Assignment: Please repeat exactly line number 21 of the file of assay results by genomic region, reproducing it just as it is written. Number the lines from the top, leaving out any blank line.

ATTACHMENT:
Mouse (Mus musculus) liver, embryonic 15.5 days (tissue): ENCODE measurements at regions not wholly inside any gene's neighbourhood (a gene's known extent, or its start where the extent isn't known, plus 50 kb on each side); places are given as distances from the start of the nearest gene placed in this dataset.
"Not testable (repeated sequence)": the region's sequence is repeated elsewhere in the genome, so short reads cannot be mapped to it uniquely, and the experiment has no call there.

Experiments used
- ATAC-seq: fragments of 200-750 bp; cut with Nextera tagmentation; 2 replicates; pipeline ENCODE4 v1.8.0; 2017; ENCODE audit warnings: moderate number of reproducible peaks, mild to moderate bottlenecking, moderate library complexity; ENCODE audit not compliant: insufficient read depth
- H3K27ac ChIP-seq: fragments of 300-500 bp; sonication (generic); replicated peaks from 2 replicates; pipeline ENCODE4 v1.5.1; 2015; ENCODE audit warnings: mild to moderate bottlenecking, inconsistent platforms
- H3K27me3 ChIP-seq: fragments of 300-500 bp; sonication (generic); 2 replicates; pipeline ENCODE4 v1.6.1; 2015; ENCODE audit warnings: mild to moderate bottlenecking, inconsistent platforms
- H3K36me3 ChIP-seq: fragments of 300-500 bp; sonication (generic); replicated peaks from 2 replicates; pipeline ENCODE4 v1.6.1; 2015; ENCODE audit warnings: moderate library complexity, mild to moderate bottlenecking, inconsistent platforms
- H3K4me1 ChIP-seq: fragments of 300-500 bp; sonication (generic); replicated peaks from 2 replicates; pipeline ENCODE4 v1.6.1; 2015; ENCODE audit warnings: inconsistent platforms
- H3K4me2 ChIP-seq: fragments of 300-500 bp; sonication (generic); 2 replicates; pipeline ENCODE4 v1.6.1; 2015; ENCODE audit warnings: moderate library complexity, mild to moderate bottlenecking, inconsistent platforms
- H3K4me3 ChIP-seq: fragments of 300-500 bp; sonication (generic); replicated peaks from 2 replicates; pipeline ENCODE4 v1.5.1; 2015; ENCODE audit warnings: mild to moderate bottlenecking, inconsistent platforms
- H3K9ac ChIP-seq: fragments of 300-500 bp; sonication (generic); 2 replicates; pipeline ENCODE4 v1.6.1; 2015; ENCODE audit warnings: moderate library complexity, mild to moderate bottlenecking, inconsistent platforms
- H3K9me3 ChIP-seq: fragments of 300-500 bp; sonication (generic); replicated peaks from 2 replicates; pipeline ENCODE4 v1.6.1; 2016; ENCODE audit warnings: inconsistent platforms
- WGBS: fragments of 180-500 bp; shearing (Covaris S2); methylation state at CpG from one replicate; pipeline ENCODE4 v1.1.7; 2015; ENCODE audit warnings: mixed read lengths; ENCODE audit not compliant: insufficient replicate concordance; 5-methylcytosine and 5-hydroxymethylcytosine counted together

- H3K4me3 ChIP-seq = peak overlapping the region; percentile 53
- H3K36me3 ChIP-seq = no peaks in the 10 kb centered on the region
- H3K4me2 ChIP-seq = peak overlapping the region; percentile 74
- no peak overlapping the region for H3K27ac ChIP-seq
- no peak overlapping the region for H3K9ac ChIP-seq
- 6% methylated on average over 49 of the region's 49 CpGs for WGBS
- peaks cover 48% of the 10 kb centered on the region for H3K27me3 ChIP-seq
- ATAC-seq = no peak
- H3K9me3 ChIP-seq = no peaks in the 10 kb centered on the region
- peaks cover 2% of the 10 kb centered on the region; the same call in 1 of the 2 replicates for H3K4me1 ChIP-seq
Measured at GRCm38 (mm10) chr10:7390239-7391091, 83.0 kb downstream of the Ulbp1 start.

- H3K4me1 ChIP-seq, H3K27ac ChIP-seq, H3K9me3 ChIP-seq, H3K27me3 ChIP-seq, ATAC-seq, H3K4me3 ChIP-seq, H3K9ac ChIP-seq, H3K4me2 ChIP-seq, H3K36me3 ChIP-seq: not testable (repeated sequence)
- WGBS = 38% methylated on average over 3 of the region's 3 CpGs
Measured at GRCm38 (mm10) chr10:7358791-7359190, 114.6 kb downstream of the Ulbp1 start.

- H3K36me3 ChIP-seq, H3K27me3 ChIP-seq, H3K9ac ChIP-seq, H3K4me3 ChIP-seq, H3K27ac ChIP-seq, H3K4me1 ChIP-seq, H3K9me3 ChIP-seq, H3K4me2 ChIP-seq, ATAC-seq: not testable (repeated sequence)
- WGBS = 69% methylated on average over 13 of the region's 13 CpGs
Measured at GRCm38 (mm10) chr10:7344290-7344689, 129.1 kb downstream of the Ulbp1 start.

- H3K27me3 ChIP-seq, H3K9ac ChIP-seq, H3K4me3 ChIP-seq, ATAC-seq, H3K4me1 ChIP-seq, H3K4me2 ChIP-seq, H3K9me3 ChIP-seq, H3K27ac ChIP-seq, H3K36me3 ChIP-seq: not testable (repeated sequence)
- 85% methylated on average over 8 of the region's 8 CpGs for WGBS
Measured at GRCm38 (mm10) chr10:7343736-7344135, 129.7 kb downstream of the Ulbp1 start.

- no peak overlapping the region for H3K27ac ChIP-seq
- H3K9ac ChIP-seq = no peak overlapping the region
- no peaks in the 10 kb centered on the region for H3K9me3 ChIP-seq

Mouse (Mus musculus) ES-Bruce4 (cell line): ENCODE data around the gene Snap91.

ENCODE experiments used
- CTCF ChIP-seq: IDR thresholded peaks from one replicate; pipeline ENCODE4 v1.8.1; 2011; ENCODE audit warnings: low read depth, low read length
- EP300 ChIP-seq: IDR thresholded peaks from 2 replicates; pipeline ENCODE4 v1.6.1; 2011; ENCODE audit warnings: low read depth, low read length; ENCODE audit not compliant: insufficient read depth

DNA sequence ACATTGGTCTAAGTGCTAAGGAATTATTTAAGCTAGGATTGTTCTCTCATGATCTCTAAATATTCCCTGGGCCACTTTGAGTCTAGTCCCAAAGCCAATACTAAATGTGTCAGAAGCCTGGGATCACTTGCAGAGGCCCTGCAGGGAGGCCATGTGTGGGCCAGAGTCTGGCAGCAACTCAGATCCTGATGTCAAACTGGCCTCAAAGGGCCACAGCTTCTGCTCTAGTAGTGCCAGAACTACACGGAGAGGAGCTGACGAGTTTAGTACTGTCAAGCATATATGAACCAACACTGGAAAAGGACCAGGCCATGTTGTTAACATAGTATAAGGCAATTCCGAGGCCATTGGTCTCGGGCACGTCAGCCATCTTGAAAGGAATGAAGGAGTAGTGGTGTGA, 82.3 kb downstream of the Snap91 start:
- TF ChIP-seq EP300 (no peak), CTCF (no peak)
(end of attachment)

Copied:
- ATAC-seq = no peak